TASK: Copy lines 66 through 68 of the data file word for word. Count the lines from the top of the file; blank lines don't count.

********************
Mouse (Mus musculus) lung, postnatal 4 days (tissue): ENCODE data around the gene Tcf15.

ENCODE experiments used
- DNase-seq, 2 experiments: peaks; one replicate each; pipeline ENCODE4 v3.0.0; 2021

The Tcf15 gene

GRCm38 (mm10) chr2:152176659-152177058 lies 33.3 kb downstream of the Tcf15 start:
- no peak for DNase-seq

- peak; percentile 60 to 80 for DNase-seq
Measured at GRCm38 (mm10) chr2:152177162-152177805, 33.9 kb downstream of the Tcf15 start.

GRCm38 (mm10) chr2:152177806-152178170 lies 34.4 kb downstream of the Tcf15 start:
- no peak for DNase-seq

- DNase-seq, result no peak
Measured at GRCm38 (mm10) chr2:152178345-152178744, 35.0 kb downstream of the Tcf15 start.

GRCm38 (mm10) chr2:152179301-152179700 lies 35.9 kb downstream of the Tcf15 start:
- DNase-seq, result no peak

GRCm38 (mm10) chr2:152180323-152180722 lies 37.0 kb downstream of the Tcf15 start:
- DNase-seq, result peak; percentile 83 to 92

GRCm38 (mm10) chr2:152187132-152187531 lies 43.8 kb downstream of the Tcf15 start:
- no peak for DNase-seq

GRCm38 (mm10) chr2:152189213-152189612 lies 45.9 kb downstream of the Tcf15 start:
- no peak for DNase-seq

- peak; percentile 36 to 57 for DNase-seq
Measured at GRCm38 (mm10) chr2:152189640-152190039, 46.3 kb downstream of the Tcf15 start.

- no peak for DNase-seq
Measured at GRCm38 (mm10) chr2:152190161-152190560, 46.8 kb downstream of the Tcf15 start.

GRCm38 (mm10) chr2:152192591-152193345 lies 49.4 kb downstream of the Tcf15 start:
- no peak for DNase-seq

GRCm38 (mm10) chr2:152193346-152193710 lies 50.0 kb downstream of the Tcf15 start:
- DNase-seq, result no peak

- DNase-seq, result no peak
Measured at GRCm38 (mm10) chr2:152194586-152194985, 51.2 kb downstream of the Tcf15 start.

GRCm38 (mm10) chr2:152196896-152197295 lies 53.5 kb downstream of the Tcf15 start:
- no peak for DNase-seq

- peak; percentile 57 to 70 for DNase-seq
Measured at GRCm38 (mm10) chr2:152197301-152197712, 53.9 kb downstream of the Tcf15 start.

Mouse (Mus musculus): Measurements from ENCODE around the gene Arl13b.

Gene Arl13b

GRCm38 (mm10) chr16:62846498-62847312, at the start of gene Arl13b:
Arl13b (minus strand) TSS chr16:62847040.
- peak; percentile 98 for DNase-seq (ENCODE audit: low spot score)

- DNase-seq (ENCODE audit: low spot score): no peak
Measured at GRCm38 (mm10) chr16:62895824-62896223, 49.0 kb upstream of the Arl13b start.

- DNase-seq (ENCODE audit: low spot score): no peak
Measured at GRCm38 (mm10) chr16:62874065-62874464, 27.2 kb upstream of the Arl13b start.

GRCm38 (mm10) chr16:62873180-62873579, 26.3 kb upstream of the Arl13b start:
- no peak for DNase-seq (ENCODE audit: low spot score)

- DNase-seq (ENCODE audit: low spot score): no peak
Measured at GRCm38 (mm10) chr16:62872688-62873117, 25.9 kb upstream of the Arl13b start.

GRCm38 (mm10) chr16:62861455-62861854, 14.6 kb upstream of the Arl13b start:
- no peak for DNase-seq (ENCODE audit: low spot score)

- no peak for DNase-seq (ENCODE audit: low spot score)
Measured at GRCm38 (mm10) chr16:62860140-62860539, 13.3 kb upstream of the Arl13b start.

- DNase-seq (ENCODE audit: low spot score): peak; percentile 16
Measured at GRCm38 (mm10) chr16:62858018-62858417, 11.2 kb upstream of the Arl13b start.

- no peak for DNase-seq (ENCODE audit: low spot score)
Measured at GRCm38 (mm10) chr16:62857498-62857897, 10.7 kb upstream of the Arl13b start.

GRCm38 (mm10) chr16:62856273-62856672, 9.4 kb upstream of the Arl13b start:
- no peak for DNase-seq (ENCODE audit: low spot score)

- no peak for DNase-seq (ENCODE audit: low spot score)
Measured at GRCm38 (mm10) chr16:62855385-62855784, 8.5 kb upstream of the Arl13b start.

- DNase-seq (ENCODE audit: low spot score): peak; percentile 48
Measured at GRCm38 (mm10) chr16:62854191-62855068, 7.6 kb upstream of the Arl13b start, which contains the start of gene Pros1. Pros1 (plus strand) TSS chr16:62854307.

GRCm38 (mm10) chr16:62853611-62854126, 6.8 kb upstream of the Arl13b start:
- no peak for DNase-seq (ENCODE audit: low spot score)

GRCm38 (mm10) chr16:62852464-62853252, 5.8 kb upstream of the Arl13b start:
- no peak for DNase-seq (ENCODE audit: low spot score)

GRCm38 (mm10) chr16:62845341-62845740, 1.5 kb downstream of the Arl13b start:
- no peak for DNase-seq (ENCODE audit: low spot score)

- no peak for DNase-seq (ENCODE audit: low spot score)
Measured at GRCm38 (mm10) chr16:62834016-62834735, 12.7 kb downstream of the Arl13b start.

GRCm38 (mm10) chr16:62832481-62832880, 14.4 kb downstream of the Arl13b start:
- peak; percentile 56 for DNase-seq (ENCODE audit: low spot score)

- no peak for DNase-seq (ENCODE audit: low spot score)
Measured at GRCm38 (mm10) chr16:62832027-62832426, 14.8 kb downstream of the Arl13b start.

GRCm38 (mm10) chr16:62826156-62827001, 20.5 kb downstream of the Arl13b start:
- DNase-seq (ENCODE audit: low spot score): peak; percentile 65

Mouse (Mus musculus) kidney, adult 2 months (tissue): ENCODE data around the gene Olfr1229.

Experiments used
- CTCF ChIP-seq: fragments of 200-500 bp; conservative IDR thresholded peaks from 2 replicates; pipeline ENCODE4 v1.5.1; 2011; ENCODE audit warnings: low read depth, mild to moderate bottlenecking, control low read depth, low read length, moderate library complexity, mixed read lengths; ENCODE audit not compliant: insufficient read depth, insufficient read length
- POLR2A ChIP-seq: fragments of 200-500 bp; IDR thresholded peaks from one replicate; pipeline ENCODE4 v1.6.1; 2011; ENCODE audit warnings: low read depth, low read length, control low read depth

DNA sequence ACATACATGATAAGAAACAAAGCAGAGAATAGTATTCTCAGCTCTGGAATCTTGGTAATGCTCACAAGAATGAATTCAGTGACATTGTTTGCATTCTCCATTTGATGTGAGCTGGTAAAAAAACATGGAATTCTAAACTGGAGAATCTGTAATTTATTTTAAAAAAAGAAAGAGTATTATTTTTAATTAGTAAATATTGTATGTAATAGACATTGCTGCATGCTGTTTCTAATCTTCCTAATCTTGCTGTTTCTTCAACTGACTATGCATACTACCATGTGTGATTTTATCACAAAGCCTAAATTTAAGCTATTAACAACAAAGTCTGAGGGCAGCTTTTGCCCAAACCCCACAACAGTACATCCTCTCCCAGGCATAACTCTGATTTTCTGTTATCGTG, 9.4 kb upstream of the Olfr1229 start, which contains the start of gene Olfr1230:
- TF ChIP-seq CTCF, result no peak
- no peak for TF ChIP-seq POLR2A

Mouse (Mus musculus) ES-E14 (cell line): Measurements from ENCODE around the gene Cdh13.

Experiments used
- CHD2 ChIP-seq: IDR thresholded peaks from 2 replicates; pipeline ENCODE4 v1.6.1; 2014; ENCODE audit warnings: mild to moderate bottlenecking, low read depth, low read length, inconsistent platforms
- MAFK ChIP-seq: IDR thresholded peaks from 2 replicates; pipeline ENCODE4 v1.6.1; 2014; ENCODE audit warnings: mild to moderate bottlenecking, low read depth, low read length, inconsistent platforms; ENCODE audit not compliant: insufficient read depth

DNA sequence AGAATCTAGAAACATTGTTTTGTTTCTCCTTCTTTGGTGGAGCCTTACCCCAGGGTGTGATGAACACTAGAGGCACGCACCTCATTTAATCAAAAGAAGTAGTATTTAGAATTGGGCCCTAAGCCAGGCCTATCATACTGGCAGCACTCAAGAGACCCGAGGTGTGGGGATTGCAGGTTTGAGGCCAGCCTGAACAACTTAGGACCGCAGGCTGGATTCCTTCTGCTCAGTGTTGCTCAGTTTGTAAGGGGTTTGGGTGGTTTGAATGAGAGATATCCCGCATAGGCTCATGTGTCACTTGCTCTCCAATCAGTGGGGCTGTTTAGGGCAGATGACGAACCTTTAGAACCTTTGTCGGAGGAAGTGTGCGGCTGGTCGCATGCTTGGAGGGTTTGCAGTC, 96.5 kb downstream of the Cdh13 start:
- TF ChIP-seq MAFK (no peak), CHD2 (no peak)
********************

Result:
GRCm38 (mm10) chr16:62845341-62845740, 1.5 kb downstream of the Arl13b start:
- no peak for DNase-seq (ENCODE audit: low spot score)

- no peak for DNase-seq (ENCODE audit: low spot score)